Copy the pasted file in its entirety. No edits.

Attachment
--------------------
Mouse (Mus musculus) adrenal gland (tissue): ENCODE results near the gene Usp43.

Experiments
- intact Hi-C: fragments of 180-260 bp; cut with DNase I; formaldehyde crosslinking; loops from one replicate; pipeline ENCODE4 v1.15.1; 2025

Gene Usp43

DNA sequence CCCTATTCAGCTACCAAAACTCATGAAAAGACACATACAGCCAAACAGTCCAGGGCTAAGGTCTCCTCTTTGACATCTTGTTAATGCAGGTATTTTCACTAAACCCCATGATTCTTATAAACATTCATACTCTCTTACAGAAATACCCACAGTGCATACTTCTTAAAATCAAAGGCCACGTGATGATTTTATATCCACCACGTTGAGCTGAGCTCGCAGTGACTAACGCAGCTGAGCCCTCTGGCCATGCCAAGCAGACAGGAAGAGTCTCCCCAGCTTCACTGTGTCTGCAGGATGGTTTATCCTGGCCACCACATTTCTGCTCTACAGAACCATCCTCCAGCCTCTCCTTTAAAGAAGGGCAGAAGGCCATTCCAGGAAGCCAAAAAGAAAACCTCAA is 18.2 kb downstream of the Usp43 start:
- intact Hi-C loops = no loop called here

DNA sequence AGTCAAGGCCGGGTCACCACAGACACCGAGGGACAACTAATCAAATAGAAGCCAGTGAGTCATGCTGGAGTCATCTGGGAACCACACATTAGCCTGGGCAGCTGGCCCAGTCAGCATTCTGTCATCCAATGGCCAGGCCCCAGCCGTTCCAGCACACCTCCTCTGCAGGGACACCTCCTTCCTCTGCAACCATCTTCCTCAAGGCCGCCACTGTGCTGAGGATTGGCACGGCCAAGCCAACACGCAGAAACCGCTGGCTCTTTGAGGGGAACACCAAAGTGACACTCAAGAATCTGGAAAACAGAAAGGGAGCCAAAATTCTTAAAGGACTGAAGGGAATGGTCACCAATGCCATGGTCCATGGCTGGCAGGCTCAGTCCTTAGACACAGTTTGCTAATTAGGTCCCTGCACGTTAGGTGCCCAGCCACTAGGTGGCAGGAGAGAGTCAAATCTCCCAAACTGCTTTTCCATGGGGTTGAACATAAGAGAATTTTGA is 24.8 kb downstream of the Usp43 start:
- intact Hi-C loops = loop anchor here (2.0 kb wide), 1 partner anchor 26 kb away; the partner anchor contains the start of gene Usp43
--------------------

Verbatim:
Mouse (Mus musculus) adrenal gland (tissue): ENCODE results near the gene Usp43.

Experiments
- intact Hi-C: fragments of 180-260 bp; cut with DNase I; formaldehyde crosslinking; loops from one replicate; pipeline ENCODE4 v1.15.1; 2025

Gene Usp43

DNA sequence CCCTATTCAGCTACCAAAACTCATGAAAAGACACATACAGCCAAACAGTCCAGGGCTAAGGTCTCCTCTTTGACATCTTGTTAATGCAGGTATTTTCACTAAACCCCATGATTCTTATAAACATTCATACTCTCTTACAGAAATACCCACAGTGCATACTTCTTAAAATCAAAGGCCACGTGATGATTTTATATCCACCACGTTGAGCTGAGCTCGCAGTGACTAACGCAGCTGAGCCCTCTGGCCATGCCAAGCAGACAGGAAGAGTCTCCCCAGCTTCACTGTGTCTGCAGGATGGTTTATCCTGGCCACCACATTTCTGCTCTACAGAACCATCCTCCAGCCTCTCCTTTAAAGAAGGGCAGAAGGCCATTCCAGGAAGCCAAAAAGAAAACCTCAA is 18.2 kb downstream of the Usp43 start:
- intact Hi-C loops = no loop called here

DNA sequence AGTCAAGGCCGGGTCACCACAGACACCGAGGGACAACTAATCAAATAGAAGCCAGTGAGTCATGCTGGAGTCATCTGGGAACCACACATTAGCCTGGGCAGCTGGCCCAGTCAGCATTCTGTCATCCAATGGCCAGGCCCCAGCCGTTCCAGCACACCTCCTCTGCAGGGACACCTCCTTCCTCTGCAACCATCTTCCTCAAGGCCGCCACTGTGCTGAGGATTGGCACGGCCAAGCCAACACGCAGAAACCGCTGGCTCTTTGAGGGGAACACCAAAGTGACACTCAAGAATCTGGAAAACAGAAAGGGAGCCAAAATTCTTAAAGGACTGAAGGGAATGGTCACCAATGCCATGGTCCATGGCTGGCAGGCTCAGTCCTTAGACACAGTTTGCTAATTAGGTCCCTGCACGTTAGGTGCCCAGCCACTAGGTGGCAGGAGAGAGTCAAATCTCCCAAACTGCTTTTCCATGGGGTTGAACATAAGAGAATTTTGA is 24.8 kb downstream of the Usp43 start:
- intact Hi-C loops = loop anchor here (2.0 kb wide), 1 partner anchor 26 kb away; the partner anchor contains the start of gene Usp43